Tyroe is careful to not let any spoilers slip when talking about his character, but he does say this: “When looking at Theo, I would take inspiration from other characters in Tolkien’s work like Boromir, men who are corrupted.” Make of that what you will.
At the other end of the café, Tyroe’s older brother and chaperone, Tobias, 23, is diligently editing a TikTok video for his sibling. He’s the person responsible for getting Tyroe into acting. “There are photos of family gatherings, where Toby’s doing little performances with me standing by his side,” says the younger sibling with a fond smile. “I just always wanted to be like big bro.”
Their parents – dad a welder, mum an early-years educator – encouraged their creative streaks without hothousing them, and Tyroe eventually got into a sort of Aussie Brit School during his teens. But the daily two-hour journey to get there wasn’t really worth it. “I actually failed drama years 8, 9, 10 and 11. A lot of it was theory and that’s just not my method.”
There were other lessons to be learned at his new school, though. Growing up with an Indonesian father and an Australian mother, Tyroe had previously attended an Islamic primary school. “I was around a lot of people of colour, even though Australia, which is multicultural, at times can be quite… not,” he says carefully. “It wasn’t until I got to high school that I realised I wasn’t like everyone else, that I was a minority. That was a big learning curve.”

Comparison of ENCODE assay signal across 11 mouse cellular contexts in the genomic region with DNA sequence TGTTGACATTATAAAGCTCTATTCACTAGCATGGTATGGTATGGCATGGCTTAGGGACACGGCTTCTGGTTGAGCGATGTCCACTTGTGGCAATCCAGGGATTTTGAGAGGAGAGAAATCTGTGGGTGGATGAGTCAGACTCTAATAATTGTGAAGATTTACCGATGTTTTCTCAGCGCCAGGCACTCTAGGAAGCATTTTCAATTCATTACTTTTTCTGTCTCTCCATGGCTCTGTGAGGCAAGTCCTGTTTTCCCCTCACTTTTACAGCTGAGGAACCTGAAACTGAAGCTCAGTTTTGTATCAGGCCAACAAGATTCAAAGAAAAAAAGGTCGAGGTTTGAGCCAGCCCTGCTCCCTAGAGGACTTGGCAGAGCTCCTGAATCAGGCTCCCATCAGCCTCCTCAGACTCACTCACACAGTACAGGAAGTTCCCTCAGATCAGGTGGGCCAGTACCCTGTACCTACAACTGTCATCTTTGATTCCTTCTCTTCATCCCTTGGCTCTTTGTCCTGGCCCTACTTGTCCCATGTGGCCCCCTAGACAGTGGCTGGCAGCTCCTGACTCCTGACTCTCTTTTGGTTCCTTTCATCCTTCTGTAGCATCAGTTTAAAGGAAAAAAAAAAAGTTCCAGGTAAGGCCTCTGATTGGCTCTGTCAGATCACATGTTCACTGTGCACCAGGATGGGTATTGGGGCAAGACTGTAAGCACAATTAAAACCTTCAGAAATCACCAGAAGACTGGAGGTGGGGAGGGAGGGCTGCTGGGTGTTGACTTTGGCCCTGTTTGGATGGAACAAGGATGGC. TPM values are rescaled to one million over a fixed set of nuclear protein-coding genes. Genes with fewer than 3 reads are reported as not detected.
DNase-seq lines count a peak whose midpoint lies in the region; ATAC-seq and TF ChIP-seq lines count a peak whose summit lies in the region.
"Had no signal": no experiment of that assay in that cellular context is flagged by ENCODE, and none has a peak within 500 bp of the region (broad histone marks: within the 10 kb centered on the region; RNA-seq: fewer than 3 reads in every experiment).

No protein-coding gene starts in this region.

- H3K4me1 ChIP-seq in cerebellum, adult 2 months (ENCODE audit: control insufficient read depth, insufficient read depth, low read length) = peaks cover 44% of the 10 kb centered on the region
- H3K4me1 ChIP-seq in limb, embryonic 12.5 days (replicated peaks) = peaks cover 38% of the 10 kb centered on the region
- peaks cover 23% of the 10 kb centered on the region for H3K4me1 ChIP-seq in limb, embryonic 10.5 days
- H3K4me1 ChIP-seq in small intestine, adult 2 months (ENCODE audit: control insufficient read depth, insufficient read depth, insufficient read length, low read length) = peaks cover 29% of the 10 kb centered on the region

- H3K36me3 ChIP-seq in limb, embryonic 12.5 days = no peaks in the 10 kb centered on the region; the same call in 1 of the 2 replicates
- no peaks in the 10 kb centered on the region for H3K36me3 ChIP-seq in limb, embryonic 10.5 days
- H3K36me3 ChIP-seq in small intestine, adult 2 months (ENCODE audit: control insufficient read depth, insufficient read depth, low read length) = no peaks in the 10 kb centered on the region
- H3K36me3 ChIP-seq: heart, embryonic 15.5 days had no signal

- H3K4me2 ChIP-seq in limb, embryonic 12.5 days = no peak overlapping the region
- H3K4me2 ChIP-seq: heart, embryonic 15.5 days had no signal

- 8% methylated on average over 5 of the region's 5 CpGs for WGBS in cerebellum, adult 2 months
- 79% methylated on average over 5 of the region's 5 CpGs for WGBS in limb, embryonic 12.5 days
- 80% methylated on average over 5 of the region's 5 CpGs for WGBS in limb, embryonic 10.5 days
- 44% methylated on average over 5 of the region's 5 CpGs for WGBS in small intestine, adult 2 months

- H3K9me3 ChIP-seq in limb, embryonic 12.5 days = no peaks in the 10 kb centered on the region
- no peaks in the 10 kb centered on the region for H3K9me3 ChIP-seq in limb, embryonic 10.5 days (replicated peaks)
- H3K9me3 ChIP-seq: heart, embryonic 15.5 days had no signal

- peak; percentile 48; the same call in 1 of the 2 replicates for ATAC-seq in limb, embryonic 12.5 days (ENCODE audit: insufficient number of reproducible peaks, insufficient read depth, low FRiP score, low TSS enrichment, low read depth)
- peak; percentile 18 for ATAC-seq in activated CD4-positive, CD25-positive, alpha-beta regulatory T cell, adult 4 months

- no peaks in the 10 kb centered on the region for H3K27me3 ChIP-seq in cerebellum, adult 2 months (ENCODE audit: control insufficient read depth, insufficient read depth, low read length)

Tyroe is one of many people of colour in The Rings of Power’s cast, as part of an unspoken (and overdue) effort to diversify both the LOTR franchise and the fantasy genre overall (see also: the colourblind casting in Game of Thrones spin-off House of the Dragon). And since Middle-earth is a fictional place, you’d think it would be a good place to switch off from real-world racial tensions. Yet when the first episode aired in September, a racist backlash was triggered (see also: the response to House of the Dragon’s colourblind casting). Tyroe stood shoulder to shoulder with his castmates, posting a shared statement on Instagram: “Our world has never been all white, fantasy has never been all white, Middle-earth is not all white. BIPOC belong in Middle-earth and they are here to stay.”
Despite his thoroughly teenage LOTR revision tactic, Tyroe often sounds and acts wise beyond his years. That’s mostly because the experience of filming The Rings of Power was not only a crash course in TV acting, but also in adulthood.
Once Tyroe landed the part, he was swiftly whisked off to New Zealand to start filming.
“I missed so many tests and my teachers were very angry. I just had to disappear [for] a bit. I left as a boy and I came back as a man,” he says. Literally: “I hit puberty while I was away.”
When he eventually returned to school a year later, his mates instantly noticed he’d had a growth spurt. But for Tyroe, the most noticeable change was within himself. “It was strange, because I got a different sense of maturity to everyone else at school. I’d spent a year of my life just hanging out with adults. My sense of humour changed, everything I wanted to talk about changed.”
So, what does Tyroe want to talk about?
Can he tell us anything about series two of The Rings of Power? Fat chance. But his face instantly lights up at the mention of his burgeoning music career, a side hustle he’s been working on while immersed in LOTR. That TikTok video Tobias is working on in the corner? It’s only a cheeky promo for his lil brother’s debut single In Honesty (It’s Cold Outside), complete with a raucous house party music video.